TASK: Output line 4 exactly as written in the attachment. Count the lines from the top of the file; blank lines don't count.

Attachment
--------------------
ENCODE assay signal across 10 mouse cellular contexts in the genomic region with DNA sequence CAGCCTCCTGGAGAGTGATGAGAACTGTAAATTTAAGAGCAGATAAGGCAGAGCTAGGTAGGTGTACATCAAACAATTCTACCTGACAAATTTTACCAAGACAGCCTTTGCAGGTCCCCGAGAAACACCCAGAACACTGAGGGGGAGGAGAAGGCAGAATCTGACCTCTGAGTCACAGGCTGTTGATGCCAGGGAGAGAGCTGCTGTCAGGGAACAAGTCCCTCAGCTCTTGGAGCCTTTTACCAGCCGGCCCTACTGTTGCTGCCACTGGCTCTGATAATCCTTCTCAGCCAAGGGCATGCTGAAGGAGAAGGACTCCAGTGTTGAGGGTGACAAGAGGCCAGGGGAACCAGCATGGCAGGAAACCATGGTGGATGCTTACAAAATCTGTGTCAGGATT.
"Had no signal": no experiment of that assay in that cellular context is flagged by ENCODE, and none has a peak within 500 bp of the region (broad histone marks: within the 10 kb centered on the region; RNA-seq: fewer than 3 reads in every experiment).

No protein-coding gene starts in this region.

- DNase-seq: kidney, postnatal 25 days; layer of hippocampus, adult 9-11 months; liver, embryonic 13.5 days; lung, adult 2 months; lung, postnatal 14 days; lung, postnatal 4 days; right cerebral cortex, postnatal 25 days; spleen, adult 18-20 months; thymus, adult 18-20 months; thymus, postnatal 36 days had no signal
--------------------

- DNase-seq: kidney, postnatal 25 days; layer of hippocampus, adult 9-11 months; liver, embryonic 13.5 days; lung, adult 2 months; lung, postnatal 14 days; lung, postnatal 4 days; right cerebral cortex, postnatal 25 days; spleen, adult 18-20 months; thymus, adult 18-20 months; thymus, postnatal 36 days had no signal